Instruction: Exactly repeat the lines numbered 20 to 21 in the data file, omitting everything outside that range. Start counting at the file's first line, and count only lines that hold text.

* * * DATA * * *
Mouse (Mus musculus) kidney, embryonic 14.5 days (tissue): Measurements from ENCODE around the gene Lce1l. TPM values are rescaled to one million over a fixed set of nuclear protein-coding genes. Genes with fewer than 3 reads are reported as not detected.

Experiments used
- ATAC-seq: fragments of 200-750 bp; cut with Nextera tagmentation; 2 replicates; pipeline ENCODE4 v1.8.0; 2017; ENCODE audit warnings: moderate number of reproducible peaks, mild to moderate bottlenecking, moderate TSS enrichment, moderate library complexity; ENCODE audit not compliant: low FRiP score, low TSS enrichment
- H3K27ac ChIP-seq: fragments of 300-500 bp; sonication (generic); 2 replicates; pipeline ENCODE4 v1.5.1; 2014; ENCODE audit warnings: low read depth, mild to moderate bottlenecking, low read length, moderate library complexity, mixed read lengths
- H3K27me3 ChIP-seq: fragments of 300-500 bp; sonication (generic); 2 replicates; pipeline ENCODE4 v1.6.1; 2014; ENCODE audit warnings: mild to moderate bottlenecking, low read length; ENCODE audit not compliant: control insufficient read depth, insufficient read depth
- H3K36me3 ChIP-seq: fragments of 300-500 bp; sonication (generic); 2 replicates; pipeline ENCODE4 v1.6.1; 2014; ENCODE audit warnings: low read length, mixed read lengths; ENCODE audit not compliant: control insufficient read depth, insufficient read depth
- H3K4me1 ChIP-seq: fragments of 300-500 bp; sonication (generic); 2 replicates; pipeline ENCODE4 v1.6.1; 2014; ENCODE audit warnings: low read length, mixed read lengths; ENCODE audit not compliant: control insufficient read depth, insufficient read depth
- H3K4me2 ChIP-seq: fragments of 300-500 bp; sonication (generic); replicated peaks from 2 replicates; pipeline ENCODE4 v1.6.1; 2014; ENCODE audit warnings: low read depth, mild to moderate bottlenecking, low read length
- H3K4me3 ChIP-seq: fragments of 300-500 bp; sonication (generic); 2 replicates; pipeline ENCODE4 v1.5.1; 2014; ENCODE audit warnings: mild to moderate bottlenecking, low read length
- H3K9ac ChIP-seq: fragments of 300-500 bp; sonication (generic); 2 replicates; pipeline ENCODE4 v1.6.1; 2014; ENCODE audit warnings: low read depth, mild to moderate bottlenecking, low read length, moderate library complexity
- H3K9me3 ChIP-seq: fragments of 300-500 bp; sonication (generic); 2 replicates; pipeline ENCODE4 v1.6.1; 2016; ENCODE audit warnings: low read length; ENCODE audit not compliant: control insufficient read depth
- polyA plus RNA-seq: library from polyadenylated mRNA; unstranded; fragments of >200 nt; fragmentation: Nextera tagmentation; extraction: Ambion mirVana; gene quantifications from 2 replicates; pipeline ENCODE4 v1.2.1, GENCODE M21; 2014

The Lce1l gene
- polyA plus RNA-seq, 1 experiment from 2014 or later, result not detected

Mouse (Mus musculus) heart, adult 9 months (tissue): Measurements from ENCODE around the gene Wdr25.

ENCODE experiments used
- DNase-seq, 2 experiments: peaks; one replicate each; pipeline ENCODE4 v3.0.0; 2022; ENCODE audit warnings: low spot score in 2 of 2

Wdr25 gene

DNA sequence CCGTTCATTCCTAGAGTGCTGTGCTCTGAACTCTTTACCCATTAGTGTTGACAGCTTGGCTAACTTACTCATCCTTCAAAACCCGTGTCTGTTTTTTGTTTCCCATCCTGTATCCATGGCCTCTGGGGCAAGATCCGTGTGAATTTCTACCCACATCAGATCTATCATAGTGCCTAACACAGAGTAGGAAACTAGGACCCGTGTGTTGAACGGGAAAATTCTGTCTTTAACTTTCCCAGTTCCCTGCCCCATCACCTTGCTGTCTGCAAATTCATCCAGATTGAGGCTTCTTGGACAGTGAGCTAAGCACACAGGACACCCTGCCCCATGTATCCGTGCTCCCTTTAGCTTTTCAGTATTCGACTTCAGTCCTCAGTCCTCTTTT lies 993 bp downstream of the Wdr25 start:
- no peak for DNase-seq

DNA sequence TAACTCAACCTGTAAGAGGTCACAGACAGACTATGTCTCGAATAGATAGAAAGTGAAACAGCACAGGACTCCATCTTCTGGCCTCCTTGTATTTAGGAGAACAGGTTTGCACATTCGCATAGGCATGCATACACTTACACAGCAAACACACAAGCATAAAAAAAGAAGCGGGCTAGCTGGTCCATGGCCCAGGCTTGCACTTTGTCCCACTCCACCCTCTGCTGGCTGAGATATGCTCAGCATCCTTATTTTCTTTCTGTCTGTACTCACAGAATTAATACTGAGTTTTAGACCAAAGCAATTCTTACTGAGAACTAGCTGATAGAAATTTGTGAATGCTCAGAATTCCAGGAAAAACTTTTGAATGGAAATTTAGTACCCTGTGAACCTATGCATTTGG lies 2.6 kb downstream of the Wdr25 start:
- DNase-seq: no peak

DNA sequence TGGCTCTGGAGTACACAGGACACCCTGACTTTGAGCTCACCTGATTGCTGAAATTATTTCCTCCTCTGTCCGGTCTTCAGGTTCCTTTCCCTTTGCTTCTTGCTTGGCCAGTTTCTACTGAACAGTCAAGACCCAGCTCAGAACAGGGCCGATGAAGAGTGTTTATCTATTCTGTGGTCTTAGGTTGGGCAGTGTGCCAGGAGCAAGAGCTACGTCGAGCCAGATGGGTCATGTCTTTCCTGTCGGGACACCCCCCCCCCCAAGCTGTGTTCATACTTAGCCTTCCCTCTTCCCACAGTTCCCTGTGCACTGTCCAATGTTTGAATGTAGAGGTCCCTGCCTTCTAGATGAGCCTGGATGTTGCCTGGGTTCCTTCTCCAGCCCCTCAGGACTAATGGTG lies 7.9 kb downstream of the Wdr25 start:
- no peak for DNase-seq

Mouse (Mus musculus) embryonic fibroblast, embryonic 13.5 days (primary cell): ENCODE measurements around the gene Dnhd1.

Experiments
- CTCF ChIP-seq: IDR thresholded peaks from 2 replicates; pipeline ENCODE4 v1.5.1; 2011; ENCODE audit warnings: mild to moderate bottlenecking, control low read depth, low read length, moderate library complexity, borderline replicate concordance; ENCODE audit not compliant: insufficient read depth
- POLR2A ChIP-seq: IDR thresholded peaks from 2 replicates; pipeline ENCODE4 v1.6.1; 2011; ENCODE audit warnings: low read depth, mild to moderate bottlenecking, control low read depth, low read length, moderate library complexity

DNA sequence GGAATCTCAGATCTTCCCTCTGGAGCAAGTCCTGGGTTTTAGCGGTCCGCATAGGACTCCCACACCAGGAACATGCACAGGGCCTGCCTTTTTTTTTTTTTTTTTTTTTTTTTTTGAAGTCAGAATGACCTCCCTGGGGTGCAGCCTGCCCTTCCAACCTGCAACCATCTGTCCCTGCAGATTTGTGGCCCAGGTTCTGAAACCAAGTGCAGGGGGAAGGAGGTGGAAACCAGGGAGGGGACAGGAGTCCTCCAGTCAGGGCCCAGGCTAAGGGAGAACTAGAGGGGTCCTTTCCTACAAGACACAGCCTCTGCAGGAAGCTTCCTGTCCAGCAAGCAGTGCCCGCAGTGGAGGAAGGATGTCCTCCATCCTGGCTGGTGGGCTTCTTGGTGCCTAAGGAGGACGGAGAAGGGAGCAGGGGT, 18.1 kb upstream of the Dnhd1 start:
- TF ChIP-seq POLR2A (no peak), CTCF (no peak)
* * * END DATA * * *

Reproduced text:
- no peak for DNase-seq

DNA sequence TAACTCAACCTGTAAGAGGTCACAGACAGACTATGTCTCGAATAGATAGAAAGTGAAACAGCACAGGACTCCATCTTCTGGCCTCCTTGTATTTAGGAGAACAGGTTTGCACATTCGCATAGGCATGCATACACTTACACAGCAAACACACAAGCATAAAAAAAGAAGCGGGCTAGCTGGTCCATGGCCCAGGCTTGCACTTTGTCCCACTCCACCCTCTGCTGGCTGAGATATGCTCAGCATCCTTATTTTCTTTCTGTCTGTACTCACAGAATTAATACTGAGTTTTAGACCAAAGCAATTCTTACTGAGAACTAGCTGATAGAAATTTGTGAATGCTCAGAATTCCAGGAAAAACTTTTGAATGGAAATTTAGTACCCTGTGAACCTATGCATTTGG lies 2.6 kb downstream of the Wdr25 start: